In the same survey, we wanted to find out what is attracting advisors to ETFs, and we weren't surprised that it's cheap expenses. Just more than half of survey respondents cited low fees as an important factor in influencing ETF usage. Cerulli has generally seen greater adoption of passive products and greater cost sensitivity among independent RIAs than in traditional B/D channels, and this was evident in the survey: 63% of RIAs named low fees as a major factor in their adoption of ETFs compared with 44% of B/D advisors.
Advisors also see ETFs as an efficient way to gain exposure to specific investment themes. Nearly two thirds of survey respondents use ETFs to gain equity exposure, and nearly half of survey respondents reported that they largely use ETFs tactically and actively trade them.
ETF usage was fairly widespread among respondents, but penetration is not as deep across the broader advisor universe, with only about half of all advisors having used ETFs. Half of all survey respondents plan to increase ETF usage in the coming years--with almost no advisors planning to decrease their usage. (View the related graphic here.)
This report was prepared by Bing Waldert, a director with Cerulli Associates, and Scott Smith, a senior analyst with Cerulli Associates.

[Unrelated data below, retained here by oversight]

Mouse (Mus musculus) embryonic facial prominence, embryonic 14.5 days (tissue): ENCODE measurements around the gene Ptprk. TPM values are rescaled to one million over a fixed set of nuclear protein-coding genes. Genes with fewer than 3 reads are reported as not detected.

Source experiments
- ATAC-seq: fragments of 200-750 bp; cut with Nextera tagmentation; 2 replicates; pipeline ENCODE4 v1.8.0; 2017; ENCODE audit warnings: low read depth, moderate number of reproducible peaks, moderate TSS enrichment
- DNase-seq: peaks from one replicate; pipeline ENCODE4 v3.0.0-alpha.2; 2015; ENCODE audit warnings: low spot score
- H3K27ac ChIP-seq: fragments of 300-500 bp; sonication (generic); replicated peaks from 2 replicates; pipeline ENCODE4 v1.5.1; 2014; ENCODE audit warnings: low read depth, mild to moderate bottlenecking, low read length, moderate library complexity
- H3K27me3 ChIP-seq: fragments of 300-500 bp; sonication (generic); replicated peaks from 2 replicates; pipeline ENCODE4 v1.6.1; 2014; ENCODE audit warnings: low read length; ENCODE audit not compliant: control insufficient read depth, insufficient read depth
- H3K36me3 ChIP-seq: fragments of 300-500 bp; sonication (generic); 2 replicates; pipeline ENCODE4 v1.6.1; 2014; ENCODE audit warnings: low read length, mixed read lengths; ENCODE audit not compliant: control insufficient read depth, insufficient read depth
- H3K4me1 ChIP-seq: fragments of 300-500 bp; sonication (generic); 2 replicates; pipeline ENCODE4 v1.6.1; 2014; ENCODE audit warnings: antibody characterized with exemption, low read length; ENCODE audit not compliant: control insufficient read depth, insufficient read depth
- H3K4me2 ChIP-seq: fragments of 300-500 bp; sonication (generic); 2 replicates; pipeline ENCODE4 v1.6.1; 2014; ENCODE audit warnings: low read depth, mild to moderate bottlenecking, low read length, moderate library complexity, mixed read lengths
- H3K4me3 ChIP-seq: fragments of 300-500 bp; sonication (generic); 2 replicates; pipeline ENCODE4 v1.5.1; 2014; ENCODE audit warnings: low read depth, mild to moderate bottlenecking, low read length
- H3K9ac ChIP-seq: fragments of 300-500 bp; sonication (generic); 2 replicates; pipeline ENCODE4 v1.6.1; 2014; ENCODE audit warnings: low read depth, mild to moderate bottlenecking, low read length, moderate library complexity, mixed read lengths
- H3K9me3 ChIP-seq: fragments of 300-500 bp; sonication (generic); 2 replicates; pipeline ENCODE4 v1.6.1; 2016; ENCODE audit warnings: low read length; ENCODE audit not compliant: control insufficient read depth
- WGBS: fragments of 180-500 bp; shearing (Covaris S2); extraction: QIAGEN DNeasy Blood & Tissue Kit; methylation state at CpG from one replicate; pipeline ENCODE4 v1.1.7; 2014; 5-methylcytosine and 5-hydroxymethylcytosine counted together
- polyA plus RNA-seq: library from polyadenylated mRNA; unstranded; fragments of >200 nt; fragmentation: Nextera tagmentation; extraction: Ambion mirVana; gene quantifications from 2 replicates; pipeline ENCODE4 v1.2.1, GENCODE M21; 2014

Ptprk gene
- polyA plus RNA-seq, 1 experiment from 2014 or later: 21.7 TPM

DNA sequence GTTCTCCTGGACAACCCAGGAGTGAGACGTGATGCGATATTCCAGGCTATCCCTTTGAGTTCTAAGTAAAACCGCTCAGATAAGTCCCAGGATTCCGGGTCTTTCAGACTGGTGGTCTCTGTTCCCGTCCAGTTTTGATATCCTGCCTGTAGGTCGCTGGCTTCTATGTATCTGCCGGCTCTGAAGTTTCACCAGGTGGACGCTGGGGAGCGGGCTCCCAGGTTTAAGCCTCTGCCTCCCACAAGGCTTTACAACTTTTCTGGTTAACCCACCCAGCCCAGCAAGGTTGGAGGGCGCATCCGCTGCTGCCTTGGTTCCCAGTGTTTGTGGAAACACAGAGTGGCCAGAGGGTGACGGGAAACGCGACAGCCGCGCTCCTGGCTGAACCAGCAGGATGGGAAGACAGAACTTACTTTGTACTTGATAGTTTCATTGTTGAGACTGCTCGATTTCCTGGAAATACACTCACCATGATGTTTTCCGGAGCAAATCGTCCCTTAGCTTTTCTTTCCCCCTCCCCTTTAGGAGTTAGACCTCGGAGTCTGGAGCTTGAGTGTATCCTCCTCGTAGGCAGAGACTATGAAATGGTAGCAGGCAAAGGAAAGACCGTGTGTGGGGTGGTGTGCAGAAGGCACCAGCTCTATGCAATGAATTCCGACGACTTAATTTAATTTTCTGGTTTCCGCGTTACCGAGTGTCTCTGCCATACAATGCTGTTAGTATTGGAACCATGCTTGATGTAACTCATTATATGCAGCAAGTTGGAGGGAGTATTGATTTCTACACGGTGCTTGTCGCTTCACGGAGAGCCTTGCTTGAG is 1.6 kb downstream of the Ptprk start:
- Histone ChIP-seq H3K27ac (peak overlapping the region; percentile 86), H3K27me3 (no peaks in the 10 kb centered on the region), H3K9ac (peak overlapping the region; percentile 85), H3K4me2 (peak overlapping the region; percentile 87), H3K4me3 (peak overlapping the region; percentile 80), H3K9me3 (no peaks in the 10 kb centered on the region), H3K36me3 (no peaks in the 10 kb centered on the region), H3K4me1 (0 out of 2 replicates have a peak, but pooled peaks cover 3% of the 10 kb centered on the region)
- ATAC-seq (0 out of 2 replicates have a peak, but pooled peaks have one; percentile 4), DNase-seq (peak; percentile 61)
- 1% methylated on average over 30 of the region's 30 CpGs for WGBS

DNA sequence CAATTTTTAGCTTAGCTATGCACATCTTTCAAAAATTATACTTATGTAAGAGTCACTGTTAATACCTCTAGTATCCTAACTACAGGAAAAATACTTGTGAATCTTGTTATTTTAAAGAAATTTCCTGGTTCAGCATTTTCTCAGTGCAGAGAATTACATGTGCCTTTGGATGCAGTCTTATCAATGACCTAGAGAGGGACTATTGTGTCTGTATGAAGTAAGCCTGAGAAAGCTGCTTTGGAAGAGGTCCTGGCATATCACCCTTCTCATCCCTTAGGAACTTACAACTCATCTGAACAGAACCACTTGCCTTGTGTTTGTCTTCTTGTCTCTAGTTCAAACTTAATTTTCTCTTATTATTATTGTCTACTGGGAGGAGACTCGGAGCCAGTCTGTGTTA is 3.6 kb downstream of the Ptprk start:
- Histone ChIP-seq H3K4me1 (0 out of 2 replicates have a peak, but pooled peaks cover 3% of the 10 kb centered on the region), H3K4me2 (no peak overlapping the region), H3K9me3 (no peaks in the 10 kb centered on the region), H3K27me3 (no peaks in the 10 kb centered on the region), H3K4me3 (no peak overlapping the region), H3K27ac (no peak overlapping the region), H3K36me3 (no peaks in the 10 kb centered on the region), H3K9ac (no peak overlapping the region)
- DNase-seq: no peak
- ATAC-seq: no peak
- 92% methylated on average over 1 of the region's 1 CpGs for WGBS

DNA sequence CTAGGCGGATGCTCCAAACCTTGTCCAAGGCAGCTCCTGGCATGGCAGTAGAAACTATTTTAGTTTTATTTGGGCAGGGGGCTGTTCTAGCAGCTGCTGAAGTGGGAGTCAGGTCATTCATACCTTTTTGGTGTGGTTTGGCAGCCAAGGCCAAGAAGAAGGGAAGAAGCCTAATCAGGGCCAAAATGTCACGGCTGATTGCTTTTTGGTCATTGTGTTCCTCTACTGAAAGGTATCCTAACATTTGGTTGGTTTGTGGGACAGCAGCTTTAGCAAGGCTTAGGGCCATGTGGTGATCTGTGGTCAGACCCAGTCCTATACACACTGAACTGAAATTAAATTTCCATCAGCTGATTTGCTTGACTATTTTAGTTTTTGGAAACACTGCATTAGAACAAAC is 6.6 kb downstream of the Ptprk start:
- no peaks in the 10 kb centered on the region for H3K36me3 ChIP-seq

Costs of Target-Date Funds Vary Widely
An analysis of target-date fund expenses reveals a dramatic range of fees among the 34 series that were studied (at least an 18-month history was required), says Josh Charlson, a Morningstar analyst who performed the study.
"The difference between the cheapest and most expensive target-date series amounted to more than 120 basis points annually, an eye-opening disparity," Charlson says.
Sorting out target-date fund expenses can be tricky, in part because there are so many share classes, often aimed at different-sized retirement plans. Using the net prospectus expense ratio, Charlson selected the lowest-cost share class from each series that holds at least 10% of total series assets to ensure a meaningful investor presence in that share class. Then, he averaged the expense ratio for the share class across all the funds in the lineup to get an overall average for the series.